UC College of Law
Volume 4, Issue 1
October 2011

IngotClass of 2014 Begins Law School

1L studentsIn August the College of Law welcomed the Class of 2014—an impressive and diverse group of 119 students. Collectively they represent 63 undergraduate institutions, 20 states, and 44 different undergraduate majors (from Economics and Spanish to Accounting and Mechanical Engineering). Ages of the students range from 21 to 38, while women comprise 47% of the class. View a profile of the class.

The College of Law received the second highest number of applications ever received in one year—with over 1,550 candidates applying in 2011. "Our annual survey of incoming students revealed that many factors are influencing them to choose Cincinnati Law. At the top of the list are the quality of our academic programs, the amount of personal attention they receive from faculty and staff, the job success of our graduates, and the economic value in terms of our tuition, cost of living, and student loan indebtedness rates,” states Al Watson, Assistant Dean and Director of Admissions.

IngotUC Law Students Help Free Man Wrongly Convicted of Murder

DNA testing through UC's Ohio Innocence Project proved David Ayers didn't do it after he served more than a decade behind bars—the students' 12th win for justice. After steadfastly claiming his innocence of a 1999 murder for more than a decade, David Ayers tearfully left Cuyahoga County Courthouse as a free man on Sept. 12, thanks to the help of University of Cincinnati College of Law students who were on hand to celebrate his emotional release. (Read More)

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IngotAttorney Keneilwe Modise from Botswana Visits UC Law to Conduct Research on Domestic Violence

ModiseOnce again this fall, a new class of students began at the College of Law—each coming from diverse backgrounds and experiences. But another new face inside the College of Law this semester is that of Keneilwe “Kenny” Modise, a practicing attorney from Gaborone, the capital city of Botswana. (Read More)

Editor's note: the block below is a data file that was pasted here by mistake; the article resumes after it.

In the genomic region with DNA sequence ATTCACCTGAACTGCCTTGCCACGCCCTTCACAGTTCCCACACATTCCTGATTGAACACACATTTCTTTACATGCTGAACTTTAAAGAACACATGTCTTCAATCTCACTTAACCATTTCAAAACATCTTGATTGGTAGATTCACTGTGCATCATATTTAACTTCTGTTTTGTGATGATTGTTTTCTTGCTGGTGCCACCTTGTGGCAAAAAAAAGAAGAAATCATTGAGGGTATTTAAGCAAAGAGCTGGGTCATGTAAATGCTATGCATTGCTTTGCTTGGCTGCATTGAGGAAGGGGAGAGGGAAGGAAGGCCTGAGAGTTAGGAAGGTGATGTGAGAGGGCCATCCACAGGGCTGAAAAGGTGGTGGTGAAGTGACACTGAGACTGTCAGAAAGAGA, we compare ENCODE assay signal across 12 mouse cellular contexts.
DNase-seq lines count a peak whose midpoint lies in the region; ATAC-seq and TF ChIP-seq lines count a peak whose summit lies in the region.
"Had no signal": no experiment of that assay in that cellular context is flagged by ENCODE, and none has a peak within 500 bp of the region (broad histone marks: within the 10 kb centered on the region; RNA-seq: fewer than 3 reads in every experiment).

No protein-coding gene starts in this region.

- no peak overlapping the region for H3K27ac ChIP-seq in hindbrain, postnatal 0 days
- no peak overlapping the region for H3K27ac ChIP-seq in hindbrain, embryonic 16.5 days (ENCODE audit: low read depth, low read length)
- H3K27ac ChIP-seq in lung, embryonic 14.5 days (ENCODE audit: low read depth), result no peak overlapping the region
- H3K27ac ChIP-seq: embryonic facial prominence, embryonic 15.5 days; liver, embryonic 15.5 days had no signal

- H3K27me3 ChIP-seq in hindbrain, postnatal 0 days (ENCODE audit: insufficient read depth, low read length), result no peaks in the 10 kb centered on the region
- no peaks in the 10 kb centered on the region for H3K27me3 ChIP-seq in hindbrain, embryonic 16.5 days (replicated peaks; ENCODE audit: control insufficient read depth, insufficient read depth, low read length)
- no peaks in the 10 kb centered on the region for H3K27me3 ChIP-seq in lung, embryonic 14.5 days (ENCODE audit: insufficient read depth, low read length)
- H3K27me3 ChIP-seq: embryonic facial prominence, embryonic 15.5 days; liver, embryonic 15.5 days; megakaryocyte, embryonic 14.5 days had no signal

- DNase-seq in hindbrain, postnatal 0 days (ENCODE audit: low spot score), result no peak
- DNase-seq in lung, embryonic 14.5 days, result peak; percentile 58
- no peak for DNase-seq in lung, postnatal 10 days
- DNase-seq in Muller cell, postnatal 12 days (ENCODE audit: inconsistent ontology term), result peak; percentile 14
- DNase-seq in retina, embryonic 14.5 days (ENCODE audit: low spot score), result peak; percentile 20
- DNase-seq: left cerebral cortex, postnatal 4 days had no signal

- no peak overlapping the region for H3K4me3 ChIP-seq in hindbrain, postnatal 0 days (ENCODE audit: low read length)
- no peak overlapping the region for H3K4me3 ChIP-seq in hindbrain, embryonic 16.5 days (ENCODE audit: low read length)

IngotWeaver Institute for Law and Psychiatry Hosts Lecture on the Rights of Persons with Disabilities

Michael SteinOn October 3, 2011 at 12:15 p.m. the Weaver Institute for Law and Psychiatry will host a lecture featuring Professor Michael Stein, Co-founder and Executive Director of the Harvard Law School Project on Disability, as well as Cabell Professor at William & Mary Law School. His lecture is titled “Something about us without us? Global trends in legal capacity under the Convention on the Rights of Persons with Disabilities.” (Read More)

IngotEarly Decision Explained

Jessica ButlerMore and more law schools today are offering Early Decision admission programs, yet very often applicants are unsure of the details or advantages of these programs. "At Cincinnati Law, the Early Decision Program was created for applicants who have already researched their law school options and have concluded that we are their first choice," says Senior Admission Counselor Jessica Butler. Among the benefits of Early Decision at Cincinnati are the automatic waiver of the application fee, in addition to being provided with an admission decision earlier than other applicants, in this case by January 15.

"Because admission to Cincinnati under Early Decision is a binding commitment that the applicant will enroll here, we advise those who are still weighing their options to apply under our regular admission process," Butler explains. She further cautions that applicants who must know the presence or amount of scholarship before deciding if UC is their first choice should apply under the regular decision program instead. "In some cases though, when an applicant is on the borderline between gaining admission or being placed on our waiting list, Early Decision may give them the slight advantage needed with our admission committee to push their application over to the admitted group. But that presumes the quality and strength of the application as a whole is already there to begin with," Butler states.

IngotProfessor Caron Named One of the Most Influential in Tax and Accounting

Paul CaronPaul Caron, the Charles Hartsock Professor of Law, has been named one of the 100 Most Influential People in Tax and Accounting for the sixth year in a row by Accounting Today. (Read More)

 

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